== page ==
In 2005, when Bhagwati Yadav from Madhya Pradesh’s Panna district was told that she could start her own business by depositing Rs 10 every week in a government scheme, she laughed it off. ‘How can a business that requires huge investments demand so little?’ — the 60-year-old wondered. The scheme encouraged rural women to generate livelihoods. Besides the minimal deposit amount, she was asked to attend classes to up her entrepreneurial skills.
However, the real reasons behind mocking the opportunity were her deep-rooted fear and insecurities. She was a school dropout who never had a job, let alone have any knowledge of running a venture.
With encouragement and support from her husband, Dashrat, and her five daughters, Bhagwati, a resident of Dhalaan Chowki, took the leap of faith.
Fast forward to 2021, Bhagwati’s efforts, business acumen and the fine art of making murabba (marmalade) have made her tiny village famous for amla (gooseberry) murabba across the globe. Filled with confidence and passion to make every part of the country taste her delicious dish, Bhagwati is an example for hundreds of rural women.
Through her, you learn that given the right access to technical guidance and financial services, it is possible to strengthen the economic role of women.
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The Better India speaks to Bhagwati and Dasrat who have scaled their operations, especially during the lockdown.
Bhagwati’s destiny was no different from other girls in her community who were married off as soon as they reached the legal age. In absence of educational opportunities, developing culinary skills were a focus. Despite the limited means and poverty, Bhagwati’s mother managed to teach her a plethora of dishes.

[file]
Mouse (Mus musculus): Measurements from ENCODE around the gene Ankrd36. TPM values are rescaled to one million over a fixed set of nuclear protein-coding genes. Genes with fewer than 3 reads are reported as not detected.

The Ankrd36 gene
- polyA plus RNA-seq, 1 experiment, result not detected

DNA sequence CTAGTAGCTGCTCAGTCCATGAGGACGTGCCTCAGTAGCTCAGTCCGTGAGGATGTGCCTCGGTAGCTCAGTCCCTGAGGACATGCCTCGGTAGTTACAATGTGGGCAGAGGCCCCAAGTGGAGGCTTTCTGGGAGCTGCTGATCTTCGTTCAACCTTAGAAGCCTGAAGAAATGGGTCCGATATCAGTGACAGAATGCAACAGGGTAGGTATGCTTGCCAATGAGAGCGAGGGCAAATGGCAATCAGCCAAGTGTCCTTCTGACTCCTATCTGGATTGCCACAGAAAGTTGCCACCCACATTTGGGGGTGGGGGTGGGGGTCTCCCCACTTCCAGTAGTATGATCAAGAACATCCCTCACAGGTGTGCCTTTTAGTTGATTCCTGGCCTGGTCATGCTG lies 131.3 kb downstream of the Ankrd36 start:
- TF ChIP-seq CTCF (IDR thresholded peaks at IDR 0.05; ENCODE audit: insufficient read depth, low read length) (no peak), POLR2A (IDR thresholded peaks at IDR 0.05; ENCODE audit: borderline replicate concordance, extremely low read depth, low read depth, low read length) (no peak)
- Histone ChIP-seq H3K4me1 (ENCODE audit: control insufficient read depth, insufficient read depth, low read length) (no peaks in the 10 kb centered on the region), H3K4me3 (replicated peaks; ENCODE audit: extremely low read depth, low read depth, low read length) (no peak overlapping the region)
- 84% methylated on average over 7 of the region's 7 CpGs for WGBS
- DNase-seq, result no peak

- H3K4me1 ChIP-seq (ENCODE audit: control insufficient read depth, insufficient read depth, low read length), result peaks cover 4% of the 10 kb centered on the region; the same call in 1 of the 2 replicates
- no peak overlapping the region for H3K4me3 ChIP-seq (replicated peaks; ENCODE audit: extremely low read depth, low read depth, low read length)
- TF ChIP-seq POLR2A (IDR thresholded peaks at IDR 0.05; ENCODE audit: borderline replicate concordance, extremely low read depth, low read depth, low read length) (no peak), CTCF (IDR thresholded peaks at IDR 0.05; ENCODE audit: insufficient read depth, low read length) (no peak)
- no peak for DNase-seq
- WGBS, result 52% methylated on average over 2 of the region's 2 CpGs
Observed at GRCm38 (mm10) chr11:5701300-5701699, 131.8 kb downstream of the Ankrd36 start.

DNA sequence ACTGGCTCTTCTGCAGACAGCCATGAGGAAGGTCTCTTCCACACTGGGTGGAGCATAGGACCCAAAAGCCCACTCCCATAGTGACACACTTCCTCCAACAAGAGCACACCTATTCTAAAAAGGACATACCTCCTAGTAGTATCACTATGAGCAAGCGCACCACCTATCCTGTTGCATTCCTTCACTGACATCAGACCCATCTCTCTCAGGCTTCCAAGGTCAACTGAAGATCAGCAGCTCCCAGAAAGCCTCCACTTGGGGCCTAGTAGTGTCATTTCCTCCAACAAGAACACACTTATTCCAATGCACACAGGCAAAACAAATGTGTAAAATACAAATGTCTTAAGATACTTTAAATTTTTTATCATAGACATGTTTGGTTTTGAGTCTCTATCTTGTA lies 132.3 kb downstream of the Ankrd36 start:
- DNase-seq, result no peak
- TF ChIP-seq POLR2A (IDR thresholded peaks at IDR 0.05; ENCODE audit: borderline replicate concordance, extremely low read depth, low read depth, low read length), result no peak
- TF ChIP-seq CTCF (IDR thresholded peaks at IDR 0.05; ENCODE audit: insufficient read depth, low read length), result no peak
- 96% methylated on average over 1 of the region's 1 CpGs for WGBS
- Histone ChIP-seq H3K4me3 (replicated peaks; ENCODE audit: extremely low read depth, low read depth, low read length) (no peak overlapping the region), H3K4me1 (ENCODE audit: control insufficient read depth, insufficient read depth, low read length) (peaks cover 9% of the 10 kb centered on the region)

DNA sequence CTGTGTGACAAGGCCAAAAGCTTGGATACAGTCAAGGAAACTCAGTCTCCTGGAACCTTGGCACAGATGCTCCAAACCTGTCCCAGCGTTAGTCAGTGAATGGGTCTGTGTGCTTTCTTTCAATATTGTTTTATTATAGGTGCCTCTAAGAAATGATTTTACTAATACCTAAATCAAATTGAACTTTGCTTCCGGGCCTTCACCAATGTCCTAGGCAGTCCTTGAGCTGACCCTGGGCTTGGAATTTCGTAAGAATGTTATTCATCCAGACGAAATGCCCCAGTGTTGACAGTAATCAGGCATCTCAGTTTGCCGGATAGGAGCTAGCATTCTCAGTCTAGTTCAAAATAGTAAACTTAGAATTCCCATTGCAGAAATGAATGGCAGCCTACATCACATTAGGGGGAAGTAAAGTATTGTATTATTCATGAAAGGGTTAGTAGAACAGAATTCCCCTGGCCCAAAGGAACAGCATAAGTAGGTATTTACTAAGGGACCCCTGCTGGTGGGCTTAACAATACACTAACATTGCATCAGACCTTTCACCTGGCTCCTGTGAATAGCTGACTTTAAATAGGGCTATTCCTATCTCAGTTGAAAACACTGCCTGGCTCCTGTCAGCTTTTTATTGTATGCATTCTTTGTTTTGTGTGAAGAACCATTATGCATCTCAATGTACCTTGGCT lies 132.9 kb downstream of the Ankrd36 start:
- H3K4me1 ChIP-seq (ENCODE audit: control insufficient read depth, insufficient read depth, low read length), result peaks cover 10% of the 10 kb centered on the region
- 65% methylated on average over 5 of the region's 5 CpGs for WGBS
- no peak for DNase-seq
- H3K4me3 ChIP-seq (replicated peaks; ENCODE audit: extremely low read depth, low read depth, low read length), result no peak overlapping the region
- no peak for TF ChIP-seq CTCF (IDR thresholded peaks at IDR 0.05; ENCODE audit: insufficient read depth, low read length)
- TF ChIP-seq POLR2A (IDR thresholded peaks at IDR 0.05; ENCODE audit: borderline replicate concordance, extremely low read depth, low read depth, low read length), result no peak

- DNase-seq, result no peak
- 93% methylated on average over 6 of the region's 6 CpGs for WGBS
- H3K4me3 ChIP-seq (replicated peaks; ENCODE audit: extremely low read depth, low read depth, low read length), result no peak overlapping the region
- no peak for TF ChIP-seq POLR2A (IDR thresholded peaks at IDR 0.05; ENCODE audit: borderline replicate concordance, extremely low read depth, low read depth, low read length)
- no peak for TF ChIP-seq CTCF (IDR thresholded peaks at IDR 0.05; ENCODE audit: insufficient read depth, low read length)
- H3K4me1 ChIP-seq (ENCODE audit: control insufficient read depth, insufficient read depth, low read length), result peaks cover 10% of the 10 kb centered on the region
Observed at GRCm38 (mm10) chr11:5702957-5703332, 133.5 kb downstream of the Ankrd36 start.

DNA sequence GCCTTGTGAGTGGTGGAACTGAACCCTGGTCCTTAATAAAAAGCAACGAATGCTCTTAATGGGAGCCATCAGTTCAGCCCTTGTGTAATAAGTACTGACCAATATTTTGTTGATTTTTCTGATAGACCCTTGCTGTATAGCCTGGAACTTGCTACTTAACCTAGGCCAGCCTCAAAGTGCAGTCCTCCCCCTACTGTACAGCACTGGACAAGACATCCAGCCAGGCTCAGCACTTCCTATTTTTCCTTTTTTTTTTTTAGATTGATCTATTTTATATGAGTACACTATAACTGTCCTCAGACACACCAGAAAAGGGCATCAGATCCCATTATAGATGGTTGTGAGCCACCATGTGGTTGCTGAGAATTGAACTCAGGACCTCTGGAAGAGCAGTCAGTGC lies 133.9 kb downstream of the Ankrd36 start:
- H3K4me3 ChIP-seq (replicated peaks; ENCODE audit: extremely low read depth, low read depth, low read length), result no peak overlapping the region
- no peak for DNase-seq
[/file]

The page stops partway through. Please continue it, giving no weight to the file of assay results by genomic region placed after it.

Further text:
“I never imagined something that is considered as a ‘wife’s duty’ could be translated into a profitable venture. When I was asked to choose a product or service, making murabba was the first choice. Besides knowing the recipe, I loved the sweet and tangy dish. Finalising a dish was not as hard as undergoing entrepreneurial skills training workshops. The only experience I had was working as a labourer on construction sites,” recounts Bhagwati.
As part of the scheme, she joined a Self-Help Group, ‘Maa Durga’, and underwent training for a couple of months before launching her business. Meanwhile, Dasrat continued working as a daily wage labourer outside Panna to support her family.
Bhagwati shed her inhibitions and efficiently grasped concepts like packaging, hygiene, bargaining methods, how to deal with customers and dealers and more.
To ensure Bhagwati made mouth-watering murabba, she experimented with several batches before finalising the perfect recipe.
“My daughters and I were her guinea pigs. One batch of murabba takes at least three days to prepare, and Bhagwati was at it for months. I had never seen her so focussed and dedicated. It inspired me to join her business and assist her,” says Dashrat.
Besides, Panna’s amla and its value-added products are included under the state government’s ‘One District, One Product’ scheme. Through that, Dasrat got a chance to sell the special murabba in exhibitions across Madhya Pradesh and India.
Dasrat and Bhagwati also struck deals with grocery stores across Panna. At a commission of Rs 20, the dealers agreed to sell her murabba.